The Best Exercises for Your Liver, According to a Liver Doctor

Updated: Jan. 04, 2023

Hepatology doctors say exercise has the potential to help repair a liver that's been overburdened. A personal trainer lists the moves that may heal your liver and promote your total wellness.

Man watching online exercise video on laptop while working out in the living room at home.
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As you kick off the new year, maybe you have a healthy cleanse for your system on your mind. Your liver plays a key role in detoxifying your body, and you can support its function with certain lifestyle habits. According to a personal trainer and hepatologist (that’s the medical term for a liver doctor!), exercise in particular can deliver tremendous benefits for liver health.

Many liver specialists consider a “fatty liver” to be the most common threat to liver wellness. The Mayo Clinic‘s blog defines fatty liver disease as an increased buildup of fat in the liver that occurs when an unhealthy diet or toxins cause excess fat to be stored inside an individual’s liver cells. Fatty liver disease can be associated with excess weight or high alcohol intake, and it’s a condition that affects more than three million Americans each year.

Nancy Reau, MD, section chief of hepatology at Rush University Medical Center in Chicago, IL, spoke with The Healthy @Reader’s Digest to explain how excess liver fat can affect a person’s entire system. “Not only can fat in the liver be dangerous on its own,” Dr. Reau says, “liver fat can also increase the risk of liver damage from other insults (like medications or viral infections).”

Dr. Reau suggests that everyone should move for a little while each day—but especially for many patients who are managing their liver health, that’s even more crucial. The findings of a 2018 study at the University of Pittsburgh Medical Center (UPMC) back up Dr. Reau’s points, as the study concluded that “physical exercise is a proven therapeutic strategy to improve fatty liver disease.”

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How does exercise help repair the liver?

“Your muscle mass actually helps support the liver,” Dr. Reau adds. “This is especially important when your liver isn’t healthy, as your muscle is helping it complete some of the jobs it should be doing, like processing ammonia.”

That’s one major reason getting daily movement is so integral to good liver health. The second? “Regular exercise will help decrease inflammation and improve blood flow,” Dr. Reau says. “These changes decrease the stress signals in the liver and help it repair.”

Third, Dr. Reau says, “Regular exercise will also reduce the fat in the liver. Imagine the fat as fuel stored in the liver, and exercise is going to consume this energy.”

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Exercising with companion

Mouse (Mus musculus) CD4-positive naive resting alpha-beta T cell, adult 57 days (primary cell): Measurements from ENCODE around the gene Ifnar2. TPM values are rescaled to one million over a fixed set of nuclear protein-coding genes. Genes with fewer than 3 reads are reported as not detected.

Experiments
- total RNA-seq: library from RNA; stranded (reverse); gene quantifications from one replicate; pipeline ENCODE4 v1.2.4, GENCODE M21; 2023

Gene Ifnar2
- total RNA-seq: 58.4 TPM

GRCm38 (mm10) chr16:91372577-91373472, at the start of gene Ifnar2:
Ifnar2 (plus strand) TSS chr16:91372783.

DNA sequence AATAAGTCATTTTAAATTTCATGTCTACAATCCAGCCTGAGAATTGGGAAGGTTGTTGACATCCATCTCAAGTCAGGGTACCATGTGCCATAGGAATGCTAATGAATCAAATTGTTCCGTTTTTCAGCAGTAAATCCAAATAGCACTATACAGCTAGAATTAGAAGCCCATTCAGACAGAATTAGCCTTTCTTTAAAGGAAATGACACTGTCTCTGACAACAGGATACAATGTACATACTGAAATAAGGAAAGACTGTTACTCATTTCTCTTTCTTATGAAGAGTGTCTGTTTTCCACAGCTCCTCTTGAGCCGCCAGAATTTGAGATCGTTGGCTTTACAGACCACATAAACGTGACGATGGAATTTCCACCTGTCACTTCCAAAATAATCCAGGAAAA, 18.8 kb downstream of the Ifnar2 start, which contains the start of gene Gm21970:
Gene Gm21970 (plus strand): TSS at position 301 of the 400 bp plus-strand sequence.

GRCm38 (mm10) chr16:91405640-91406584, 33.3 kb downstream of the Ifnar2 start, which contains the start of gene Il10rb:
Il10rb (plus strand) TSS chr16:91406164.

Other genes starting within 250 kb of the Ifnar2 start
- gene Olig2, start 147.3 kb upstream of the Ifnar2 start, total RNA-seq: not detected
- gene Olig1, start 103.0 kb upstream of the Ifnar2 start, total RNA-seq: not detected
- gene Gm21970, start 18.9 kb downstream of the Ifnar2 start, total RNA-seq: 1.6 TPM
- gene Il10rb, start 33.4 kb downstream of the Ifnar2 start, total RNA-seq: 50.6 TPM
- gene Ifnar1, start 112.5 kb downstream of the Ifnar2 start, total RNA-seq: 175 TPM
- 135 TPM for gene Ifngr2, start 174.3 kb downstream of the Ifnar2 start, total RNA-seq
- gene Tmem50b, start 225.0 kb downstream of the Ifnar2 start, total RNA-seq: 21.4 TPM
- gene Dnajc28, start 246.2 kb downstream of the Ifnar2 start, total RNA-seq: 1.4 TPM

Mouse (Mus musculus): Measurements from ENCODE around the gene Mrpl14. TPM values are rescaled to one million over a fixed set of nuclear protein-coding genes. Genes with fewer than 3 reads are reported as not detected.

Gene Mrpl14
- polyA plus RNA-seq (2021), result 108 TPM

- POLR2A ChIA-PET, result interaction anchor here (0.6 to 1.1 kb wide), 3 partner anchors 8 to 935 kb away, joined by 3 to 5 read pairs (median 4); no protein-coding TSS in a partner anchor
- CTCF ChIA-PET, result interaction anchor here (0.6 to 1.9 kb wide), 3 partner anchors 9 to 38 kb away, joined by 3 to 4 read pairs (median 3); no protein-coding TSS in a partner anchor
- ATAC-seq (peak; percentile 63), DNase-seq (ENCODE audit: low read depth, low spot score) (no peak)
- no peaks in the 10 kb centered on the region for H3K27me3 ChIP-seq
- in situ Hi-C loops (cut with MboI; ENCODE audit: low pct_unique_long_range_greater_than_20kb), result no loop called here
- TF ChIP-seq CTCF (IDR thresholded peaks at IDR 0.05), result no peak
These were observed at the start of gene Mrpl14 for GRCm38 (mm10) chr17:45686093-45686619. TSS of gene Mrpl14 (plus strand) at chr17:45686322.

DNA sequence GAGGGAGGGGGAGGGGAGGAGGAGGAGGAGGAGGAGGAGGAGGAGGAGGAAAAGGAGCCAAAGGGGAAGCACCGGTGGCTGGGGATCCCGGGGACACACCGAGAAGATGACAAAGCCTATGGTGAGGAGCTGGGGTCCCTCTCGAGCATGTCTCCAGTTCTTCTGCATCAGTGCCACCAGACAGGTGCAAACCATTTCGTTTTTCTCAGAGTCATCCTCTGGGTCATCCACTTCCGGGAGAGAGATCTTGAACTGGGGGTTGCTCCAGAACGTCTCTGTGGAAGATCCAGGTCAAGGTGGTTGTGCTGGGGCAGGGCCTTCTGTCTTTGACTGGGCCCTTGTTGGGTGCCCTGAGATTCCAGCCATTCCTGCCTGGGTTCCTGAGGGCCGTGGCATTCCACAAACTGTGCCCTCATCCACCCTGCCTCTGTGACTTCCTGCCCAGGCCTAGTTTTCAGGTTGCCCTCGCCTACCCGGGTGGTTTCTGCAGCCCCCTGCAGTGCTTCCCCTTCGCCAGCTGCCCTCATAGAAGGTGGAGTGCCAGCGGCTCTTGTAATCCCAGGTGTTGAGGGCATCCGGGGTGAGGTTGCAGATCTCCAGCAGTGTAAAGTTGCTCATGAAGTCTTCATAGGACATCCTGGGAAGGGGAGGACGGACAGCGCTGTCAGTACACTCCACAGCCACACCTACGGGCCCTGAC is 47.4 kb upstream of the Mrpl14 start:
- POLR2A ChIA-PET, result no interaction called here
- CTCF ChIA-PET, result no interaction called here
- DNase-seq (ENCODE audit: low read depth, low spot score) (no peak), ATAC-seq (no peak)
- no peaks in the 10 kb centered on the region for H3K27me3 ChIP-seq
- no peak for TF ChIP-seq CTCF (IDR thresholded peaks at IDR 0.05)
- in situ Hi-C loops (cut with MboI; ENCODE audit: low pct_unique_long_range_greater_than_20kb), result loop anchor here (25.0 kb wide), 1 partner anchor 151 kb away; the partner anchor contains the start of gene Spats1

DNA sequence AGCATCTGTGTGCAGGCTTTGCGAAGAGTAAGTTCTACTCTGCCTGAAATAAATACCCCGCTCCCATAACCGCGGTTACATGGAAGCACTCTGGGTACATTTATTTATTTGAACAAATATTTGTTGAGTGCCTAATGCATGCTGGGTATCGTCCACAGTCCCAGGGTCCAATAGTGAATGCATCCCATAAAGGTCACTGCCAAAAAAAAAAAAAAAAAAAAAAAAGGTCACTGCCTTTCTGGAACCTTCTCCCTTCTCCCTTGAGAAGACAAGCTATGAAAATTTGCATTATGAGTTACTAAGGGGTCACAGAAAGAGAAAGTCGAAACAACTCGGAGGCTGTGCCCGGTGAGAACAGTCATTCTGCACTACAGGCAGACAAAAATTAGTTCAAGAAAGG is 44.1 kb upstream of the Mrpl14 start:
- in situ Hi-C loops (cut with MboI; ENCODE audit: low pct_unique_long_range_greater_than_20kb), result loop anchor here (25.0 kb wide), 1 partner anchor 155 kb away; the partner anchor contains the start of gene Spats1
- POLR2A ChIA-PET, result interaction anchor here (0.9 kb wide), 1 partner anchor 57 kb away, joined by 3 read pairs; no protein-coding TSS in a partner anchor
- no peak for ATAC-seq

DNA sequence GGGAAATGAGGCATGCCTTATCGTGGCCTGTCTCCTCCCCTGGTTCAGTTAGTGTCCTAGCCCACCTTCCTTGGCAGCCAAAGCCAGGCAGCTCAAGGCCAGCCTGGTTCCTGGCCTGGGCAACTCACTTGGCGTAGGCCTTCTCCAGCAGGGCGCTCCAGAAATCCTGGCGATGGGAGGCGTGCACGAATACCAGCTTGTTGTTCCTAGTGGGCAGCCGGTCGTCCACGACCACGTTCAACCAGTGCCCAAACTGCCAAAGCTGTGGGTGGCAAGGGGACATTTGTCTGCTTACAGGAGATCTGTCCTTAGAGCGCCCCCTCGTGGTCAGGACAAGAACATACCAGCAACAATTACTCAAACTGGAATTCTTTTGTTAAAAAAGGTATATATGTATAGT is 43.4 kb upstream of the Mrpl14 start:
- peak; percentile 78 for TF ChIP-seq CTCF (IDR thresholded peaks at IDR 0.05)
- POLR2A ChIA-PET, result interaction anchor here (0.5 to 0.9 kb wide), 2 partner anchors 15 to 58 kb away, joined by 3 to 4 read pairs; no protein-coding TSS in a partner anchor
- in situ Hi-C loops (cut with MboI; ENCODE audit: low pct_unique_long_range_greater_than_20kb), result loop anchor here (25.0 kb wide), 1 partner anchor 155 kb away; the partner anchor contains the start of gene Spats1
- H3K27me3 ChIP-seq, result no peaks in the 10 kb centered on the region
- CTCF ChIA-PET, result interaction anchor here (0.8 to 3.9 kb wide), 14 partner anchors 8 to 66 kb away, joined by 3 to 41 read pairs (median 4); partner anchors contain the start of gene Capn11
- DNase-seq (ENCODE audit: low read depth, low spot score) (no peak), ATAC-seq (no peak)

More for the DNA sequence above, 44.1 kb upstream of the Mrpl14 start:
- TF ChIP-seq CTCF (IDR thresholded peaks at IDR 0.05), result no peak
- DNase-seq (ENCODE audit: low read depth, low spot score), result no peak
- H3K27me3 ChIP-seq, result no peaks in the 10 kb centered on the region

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What is the best exercise for your liver?

Dr. Reau says when it comes to liver health, the best exercise “is something that you like and will do on a regular basis,” ideally moving your body for 20 to 30 minutes every day. “The general rule is to do 150 minutes of moderate aerobic exercise a week, along with strength training at least two days a week,” Dr. Reau says.

One key she adds, especially for people who are currently managing liver issues: “It is most important that you exercise safely … It never hurts to talk to your doctor first.”

Dr. Reau and Hillary Lewis, an NASM certified personal trainer and co-owner of Shine Society Fitness in Los Angeles, CA, list a few exercise routines that can yield significant benefit for your liver.

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Moderate cardio

Lewis says for optimal liver health, you’ll want to add cardiovascular training into your routine. “Adding a moderate-intensity cardio workout three to four times per week, like walking or swimming for thirty minutes, can aid with blood oxygenation, which will improve the functions of all your organs, including the liver,” Lewis says.

For fans of walking, Dr. Reau offers a guideline: “If you like to count steps instead, we try to aim for at least 10,000 steps a day.”

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Woman exercising at home
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Resistance training

Also, Lewis says, don’t forget about strength training with weights, yoga or pilates. “Strength training can reduce your blood cholesterol and increase fatty acid oxidation, which are both key in healing the liver. Try to incorporate strength and/or resistance training two to three times per week for the best results.”

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Yoga & Pilates

Mat-based strength exercises, like yoga and Pilates, can also be good for your liver. In fact, some seasoned yoga instructors, like Suzanne Deason, suggest twisting poses can help squeeze toxins from the internal organs that the body may then release through digestive waste, as well as the skin and breath.

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Hobbies & housework

A short walk, golf, and even housework can benefit the liver, Dr. Reau says. Just about any activity that gets you in motion could help improve that vital organ that’s so essential to feeling great in general.

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